what Donna Karan and a large citrus fruit have to do with this discussion?  ;)

    I'm well aware Bernie Sanders is not a god, a miracle worker, or a member of The Justice League...he's just a guy with good ideas and a track record of integrity in public service.  Turning those good ideas into reality is almost entirely up to us and who we elect to represent us in Congress.  


    K-dog, you sound rational (none / 0) (#119)
    by MKS on Tue Jan 26, 2016 at 01:00:07 AM EST
    Go check out Big Orange if you have not already....they ain't like you.

    I swear they bay at the moon over there.


    I'm a one blog pony my friend... (5.00 / 3) (#122)
    by kdog on Tue Jan 26, 2016 at 10:43:43 AM EST
    I only blog read and comment first class, not coach.  Talkleft or bust.  But I'll take your word for it!

    I think (none / 0) (#63)
    by Ga6thDem on Mon Jan 25, 2016 at 01:52:35 PM EST
    she's talking about the Orangemen that are not from Syracuse.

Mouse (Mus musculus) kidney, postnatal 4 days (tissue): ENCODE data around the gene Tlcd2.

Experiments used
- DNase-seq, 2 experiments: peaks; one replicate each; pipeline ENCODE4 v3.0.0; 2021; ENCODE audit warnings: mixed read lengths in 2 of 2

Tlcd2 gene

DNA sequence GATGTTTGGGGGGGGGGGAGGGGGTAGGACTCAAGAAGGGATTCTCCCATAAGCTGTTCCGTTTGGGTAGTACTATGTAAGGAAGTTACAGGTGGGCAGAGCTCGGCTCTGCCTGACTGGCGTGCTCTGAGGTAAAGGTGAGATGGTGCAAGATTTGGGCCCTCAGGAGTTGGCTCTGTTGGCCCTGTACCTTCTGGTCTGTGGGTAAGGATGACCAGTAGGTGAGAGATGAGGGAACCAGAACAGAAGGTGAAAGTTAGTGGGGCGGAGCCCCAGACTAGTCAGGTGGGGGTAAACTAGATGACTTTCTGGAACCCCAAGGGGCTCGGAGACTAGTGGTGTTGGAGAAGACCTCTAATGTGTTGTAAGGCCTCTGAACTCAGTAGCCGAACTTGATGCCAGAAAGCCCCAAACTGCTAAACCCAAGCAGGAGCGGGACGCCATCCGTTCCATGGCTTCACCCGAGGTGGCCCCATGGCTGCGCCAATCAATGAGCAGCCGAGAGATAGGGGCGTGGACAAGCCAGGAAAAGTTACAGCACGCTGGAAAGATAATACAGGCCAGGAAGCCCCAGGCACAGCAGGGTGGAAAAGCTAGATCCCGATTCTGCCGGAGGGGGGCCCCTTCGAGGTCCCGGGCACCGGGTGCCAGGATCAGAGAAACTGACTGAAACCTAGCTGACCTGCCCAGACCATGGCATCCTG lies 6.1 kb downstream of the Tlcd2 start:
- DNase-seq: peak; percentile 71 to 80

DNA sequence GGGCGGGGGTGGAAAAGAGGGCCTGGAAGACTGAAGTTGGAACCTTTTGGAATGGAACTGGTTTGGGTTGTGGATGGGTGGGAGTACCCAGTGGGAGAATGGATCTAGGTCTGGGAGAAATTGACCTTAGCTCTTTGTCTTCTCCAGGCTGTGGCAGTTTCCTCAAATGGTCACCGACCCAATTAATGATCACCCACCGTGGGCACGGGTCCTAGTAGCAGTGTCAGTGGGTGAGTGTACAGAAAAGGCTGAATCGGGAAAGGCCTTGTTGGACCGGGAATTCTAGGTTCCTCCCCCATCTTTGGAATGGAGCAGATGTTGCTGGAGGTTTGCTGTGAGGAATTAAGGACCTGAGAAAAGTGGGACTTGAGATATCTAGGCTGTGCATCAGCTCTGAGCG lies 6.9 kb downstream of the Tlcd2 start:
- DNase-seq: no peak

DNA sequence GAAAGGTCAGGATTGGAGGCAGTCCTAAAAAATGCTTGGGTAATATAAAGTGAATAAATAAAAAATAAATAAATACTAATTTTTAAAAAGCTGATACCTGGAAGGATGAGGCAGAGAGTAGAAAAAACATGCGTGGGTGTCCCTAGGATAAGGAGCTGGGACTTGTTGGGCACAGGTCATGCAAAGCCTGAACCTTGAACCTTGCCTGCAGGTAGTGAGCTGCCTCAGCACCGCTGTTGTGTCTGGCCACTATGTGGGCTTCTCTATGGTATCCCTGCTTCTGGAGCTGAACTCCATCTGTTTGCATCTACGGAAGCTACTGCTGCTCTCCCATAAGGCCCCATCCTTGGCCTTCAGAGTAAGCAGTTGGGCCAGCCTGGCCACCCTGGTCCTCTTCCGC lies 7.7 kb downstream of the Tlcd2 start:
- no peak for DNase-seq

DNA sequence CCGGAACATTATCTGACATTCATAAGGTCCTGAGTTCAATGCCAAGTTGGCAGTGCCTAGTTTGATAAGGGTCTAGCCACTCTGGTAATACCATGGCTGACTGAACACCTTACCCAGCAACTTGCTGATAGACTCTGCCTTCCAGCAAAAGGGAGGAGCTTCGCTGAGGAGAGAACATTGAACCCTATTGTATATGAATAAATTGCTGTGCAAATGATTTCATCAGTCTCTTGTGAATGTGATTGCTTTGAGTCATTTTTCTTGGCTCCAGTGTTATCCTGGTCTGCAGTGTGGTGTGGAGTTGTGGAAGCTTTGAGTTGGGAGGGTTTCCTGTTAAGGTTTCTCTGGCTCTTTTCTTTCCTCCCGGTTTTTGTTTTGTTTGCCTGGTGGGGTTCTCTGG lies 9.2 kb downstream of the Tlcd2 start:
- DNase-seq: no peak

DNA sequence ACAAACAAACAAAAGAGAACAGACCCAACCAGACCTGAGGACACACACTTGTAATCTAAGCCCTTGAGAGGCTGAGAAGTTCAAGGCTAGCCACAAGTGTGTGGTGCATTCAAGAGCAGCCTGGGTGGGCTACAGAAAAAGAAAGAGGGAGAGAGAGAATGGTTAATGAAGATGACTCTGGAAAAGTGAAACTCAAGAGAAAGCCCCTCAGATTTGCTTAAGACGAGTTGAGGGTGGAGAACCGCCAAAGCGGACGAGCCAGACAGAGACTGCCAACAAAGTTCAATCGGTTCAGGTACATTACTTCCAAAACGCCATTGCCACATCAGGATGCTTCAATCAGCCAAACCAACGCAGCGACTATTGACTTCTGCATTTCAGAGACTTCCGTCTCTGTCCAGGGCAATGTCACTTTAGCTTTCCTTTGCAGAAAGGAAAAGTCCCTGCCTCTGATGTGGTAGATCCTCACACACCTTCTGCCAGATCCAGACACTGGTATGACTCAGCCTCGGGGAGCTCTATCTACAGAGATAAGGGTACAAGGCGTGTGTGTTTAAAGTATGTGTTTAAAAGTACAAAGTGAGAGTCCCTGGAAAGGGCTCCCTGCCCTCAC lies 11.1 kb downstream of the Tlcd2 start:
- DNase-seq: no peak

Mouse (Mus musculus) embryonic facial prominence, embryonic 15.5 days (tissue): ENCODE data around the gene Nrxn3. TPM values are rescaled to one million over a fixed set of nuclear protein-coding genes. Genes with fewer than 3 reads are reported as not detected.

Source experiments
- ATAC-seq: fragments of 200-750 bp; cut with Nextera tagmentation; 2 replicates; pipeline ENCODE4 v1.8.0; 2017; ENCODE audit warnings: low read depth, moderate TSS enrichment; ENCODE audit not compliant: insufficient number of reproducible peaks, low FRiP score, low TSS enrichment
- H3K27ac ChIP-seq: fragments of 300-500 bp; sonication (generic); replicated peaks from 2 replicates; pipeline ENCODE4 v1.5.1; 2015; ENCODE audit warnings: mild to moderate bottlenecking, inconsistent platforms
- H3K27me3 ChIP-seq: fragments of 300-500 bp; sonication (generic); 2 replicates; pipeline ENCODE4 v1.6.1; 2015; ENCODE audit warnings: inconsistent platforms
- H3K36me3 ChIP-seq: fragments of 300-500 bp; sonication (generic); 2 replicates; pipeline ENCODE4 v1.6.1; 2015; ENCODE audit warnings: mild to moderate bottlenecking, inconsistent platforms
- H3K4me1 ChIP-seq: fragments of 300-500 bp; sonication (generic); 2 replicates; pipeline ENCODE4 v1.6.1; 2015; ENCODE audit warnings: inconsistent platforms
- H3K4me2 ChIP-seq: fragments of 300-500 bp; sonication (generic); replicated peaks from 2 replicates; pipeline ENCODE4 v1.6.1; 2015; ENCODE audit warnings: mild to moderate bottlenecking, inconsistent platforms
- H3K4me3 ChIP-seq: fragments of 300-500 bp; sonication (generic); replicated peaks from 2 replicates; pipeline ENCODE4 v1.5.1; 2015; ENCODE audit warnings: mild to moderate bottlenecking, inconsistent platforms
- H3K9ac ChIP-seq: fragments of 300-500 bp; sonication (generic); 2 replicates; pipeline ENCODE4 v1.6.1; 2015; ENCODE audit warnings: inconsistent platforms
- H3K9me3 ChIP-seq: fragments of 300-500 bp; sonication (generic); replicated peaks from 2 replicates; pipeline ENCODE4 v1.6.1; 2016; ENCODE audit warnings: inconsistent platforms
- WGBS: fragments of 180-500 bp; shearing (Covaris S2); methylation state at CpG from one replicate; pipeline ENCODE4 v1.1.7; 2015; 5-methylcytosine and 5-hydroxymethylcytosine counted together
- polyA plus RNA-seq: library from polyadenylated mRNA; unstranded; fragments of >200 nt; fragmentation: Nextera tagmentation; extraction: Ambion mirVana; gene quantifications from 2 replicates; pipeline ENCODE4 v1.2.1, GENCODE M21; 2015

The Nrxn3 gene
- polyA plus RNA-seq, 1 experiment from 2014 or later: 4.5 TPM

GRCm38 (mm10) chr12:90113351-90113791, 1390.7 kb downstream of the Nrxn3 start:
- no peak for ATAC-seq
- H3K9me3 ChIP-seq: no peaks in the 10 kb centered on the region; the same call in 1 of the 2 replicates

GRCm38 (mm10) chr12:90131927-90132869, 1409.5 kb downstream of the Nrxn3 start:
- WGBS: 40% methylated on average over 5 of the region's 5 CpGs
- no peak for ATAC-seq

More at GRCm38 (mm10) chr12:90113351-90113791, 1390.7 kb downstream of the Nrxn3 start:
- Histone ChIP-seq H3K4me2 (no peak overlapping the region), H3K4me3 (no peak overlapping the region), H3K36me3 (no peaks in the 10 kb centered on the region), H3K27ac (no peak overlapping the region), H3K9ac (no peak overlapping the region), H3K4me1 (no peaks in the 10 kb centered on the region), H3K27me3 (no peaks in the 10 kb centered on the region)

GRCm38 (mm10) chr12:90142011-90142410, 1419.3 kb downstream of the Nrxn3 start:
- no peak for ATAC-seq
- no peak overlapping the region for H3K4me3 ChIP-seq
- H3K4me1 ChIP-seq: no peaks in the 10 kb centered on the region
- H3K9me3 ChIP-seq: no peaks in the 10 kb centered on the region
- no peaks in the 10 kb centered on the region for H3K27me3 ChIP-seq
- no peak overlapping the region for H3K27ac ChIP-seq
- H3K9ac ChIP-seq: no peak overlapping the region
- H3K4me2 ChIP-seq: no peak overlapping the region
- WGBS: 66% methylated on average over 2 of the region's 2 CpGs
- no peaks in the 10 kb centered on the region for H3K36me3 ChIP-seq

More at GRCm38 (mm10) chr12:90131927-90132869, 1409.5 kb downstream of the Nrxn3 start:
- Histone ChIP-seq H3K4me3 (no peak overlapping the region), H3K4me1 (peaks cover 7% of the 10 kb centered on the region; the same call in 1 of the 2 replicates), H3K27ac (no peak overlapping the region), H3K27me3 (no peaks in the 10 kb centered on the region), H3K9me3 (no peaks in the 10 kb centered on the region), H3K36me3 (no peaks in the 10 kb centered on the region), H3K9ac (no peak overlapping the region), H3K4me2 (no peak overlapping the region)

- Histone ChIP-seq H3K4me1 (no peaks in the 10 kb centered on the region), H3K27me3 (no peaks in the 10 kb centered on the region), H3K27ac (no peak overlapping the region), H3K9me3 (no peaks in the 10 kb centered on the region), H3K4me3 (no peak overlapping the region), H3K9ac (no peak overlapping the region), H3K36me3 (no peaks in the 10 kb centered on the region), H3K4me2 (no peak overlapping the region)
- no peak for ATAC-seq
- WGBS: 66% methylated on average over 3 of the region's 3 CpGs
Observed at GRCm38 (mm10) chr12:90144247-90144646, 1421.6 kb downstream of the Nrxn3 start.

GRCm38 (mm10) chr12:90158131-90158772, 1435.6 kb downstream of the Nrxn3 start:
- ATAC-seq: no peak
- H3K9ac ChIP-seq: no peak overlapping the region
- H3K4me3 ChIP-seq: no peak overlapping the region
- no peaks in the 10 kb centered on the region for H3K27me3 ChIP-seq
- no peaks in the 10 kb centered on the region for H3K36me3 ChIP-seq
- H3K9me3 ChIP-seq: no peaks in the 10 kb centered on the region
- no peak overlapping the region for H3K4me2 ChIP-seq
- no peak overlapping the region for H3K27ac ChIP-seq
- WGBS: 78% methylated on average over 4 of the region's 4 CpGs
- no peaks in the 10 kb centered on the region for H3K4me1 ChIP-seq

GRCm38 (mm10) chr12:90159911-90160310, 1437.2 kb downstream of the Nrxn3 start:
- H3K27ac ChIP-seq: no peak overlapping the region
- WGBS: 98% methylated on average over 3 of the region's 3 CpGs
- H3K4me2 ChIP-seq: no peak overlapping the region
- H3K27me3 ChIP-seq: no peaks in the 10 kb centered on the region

I did raise the issue of Orangemen (none / 0) (#66)
    by MKS on Mon Jan 25, 2016 at 01:59:26 PM EST
    Were you talking to me?  But anyway, fyi, I am not a she.

    No (none / 0) (#68)
    by Ga6thDem on Mon Jan 25, 2016 at 02:09:30 PM EST
    shoephone and km miller.

    I shouldn't generalize (none / 0) (#67)
    by Kmkmiller on Mon Jan 25, 2016 at 02:07:26 PM EST
    And it's not a generalization to say Miggs from SILENCE OF THE LAMBS just endorsed Bernie.  It gets pretty ugly though I admit it's pretty rare, these days, I hope.

    Let's put it this way.... after 9-11 there was an over the top emotional reaction to invade a country and Clinton had to play a part in that and she had to apologize for that, over the top emotional reactions they're just not always the best things.


    Molly Bloom showed (5.00 / 1) (#121)
    by MKS on Tue Jan 26, 2016 at 01:16:58 AM EST
    us how women express enthusiasm.   she yes sure did and yes made it clear yes in her dreams yes......

    ha I amuse myself....


    Nothing new there (none / 0) (#53)
    by sj on Mon Jan 25, 2016 at 01:01:58 PM EST
    DK commenters were that over the top with O in 2008. Maybe back then you just agreed with the DK Wave.

    Perhaps (5.00 / 1) (#64)
    by MKS on Mon Jan 25, 2016 at 01:55:24 PM EST